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City considers more crime lab hires

 

K.B. Turner

K.B. Turner

 

 

Alex Holloway

 

 

City officials may look to bolster Columbus Police Department's crime lab staffing after an update on a department-wide evaluation from consultant K.B. Turner. 

 

Turner, who the council hired in January to review CPD's organization and operations, provided his first update on the ongoing analysis to the council at Tuesday's meeting. The council hired Turner for $19,000 in January to conduct a six-month review. 

 

During the update, Turner said he visited the crime lab with Capt. Cliff Freeman, a retired chief of detectives with Southaven Police Department and instructor of forensic science at the University of Memphis. Turner noted crime labs are not one of his areas of expertise, but it is for Freeman. 

 

"We were both very impressed with what we saw over there," Turner said of the CPD crime lab. "Then we learned that there were two people working in the crime lab. That was discouraging to both of us, because we understand from our years of experience that you've got to have a good, solid staff in the crime lab." 

 

Turner said, after Mayor Robert Smith asked him for a recommendation, the city should look to hire a full-time forensic scientist and a part-time crime scene investigator at "bare minimum." 

 

"It's something, again, that I would implore you to look very seriously at pretty quickly," Turner said. 

 

During Turner's report, Ward 5 Councilman Stephen Jones said he'd like the city to start taking steps to address the crime lab staffing issue. 

 

"We should be proactive instead of reactive as we often do, and not wait until we actually need somebody else," Jones said. 

 

The crime lab is an area of some concern, Turner said, because it plays a crucial role in the police department's work. He said the city cannot separate having a good police department from having a strong crime lab. He also noted one person leaving the crime lab could have severe repercussions. 

 

"If Chief Lewis had 100 officers right now, responding to calls for service, investigating miscreants and felony calls, and you don't have an efficient, effective crime lab, it's almost all for naught because you've got to have the evidence analyzed," he said. "This is a serious issue, so I would ask that you all begin to think about those numbers seriously."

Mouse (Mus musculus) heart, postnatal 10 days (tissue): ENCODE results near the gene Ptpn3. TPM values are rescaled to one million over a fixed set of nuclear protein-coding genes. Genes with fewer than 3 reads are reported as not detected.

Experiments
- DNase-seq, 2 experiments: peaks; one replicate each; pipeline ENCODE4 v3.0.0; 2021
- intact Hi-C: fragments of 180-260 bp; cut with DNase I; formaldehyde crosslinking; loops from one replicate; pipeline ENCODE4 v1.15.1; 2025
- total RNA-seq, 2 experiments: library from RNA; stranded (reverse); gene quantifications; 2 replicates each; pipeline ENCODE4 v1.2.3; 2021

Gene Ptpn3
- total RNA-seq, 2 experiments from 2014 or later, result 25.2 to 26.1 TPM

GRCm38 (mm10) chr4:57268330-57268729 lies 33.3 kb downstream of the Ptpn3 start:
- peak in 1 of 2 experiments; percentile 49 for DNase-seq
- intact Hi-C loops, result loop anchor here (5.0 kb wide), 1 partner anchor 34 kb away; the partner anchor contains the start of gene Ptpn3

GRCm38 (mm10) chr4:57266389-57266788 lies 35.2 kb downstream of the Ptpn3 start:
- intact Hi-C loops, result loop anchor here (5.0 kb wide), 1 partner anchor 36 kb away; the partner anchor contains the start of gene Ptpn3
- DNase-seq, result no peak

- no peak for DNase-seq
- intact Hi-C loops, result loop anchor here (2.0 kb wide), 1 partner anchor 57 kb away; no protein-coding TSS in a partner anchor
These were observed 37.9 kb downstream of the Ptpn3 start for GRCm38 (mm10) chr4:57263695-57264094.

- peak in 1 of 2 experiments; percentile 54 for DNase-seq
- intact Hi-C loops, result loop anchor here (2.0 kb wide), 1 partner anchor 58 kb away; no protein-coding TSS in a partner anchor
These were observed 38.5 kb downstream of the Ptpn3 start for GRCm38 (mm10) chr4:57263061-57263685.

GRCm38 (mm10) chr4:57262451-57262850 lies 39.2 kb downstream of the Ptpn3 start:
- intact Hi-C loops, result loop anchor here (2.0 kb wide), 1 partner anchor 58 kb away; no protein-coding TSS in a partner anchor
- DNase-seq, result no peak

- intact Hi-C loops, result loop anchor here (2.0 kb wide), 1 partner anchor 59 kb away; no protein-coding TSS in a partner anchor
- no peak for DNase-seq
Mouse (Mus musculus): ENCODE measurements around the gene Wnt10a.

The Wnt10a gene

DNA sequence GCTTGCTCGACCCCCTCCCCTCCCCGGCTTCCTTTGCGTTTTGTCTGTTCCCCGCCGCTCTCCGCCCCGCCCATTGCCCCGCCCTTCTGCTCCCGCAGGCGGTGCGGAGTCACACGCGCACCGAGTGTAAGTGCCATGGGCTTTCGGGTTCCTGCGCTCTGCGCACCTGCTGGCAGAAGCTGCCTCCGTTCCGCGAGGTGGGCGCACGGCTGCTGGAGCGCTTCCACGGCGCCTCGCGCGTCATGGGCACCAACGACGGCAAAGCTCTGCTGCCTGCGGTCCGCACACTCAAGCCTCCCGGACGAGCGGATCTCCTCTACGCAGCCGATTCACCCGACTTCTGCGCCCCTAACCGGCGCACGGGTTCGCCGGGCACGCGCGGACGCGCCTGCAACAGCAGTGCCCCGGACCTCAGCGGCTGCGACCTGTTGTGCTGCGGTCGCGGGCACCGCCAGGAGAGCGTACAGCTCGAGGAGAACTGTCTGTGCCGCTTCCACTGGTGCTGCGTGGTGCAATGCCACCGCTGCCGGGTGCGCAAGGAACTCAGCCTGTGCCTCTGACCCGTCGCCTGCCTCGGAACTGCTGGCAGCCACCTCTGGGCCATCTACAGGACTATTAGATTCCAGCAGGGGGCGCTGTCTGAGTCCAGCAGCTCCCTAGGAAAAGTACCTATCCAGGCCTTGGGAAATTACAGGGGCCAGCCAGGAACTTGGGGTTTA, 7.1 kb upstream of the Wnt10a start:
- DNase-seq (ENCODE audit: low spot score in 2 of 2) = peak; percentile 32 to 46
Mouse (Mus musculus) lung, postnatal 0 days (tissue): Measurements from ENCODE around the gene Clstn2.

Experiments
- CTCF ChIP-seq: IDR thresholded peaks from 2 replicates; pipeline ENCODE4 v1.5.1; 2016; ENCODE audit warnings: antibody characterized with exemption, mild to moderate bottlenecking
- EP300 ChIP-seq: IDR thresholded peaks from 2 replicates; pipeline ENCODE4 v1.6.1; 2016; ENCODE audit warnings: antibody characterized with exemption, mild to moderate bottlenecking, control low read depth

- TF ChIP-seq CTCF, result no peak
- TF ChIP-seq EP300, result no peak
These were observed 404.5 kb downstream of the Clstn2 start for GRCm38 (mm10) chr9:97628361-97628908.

Turner said the crime lab could generate revenue for the city, if CPD contracts its services to nearby departments. He said that could help offset the cost of hiring more crime lab staff. He later added he was confident the lab could produce more revenue, particularly once the staff is shored up. 

 

"Based on, again, my earlier evaluation with Captain Freeman, in terms of the quality of the work they have been producing, folks will come," he said. "Folks -- being other agencies -- will come." 

 

Ward 6 Councilman Bill Gavin suggested the city look at hiring two full-time workers. He said he could support hiring either two full-time employees or a full-time and part-time combination, but felt two full-time workers might be more beneficial in the long run. 

 

"My thoughts are, and it's just my thoughts, that if we were to hire two full-time people, we might be able to get more outside work that would pay for that person's full-time work," Gavin said. "In the event that one person should leave or we lose someone for whatever reason, then we have someone who's been there working full time for a while and is ready to step in." 

 

Jones suggested the city could use that additional revenue to move a part-time hire up to full time. 

 

"We could possibly do one (full-time) and (one) part-time, and then as they start making more money for us we could look at promoting that (part-time) person also," Jones said.

 

 

 

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